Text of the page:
William (Bill) Gibney, is the Director of The Legal Aid Society Criminal Practice Special Litigation Unit. In that capacity he has conducted class action litigation against the City and the State regarding sentencing and jail time credit for mentally ill prisoners.
He teaches sentencing law to attorneys at Legal Aid and has taught CLE classes in sentencing as a part of the First Department Office of Court Administration (OCA) training program. As an attorney with Legal Aid, he participated in class action litigation regarding conditions in the New York City pre-arraignment holding cells and the release of protesters during the Republican National Convention. He was part of a group that lobbied for the 2004 and 2005 drug law reforms.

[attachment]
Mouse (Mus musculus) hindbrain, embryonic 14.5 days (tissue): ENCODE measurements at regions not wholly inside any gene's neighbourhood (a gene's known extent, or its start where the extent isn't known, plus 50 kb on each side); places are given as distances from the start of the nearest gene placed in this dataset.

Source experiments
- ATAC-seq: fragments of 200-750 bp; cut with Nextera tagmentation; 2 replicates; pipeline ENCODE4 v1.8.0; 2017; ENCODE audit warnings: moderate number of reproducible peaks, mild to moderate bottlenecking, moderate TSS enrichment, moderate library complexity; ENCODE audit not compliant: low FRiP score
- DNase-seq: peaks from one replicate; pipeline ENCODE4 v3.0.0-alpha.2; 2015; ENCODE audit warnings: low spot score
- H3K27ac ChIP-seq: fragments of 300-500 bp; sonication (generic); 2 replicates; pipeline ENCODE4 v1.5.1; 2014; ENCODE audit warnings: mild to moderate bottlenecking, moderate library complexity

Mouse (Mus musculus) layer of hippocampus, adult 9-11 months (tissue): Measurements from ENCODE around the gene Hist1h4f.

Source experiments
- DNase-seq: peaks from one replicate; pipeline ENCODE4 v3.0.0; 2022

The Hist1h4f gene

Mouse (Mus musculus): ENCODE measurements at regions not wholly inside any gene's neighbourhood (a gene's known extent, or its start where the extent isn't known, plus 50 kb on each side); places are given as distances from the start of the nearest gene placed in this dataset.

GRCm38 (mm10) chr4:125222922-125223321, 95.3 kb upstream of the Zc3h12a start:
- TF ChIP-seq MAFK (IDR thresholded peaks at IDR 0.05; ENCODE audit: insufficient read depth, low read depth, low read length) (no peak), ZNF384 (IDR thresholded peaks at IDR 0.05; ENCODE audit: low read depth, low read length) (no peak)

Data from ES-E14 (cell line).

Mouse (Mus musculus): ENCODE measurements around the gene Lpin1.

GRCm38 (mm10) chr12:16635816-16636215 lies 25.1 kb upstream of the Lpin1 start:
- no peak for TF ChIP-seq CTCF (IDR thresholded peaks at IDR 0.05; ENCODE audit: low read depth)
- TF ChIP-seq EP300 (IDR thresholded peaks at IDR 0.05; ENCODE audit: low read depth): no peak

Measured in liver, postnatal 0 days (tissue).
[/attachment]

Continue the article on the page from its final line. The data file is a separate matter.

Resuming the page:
Until 1998, Mr. Gibney managed the New York City office of Prisoners’ Legal Services. He participated in litigation regarding HIV infected prisoners, mentally ill prisoners in disciplinary isolation, prison disciplinary issues, and guard brutality. He was a primary advocate for the passage of medical parole law and worked on a film, “Let Me Say Goodbye” regarding the need for medical parole in New York. While at Prisoners Legal Services, one of his first legislative advocacy projects concerned Governor Cuomo’s Sentencing Commission. He is a graduate of the Dickinson School of Law and a recipient of a Reginald Heber Smith Fellowship.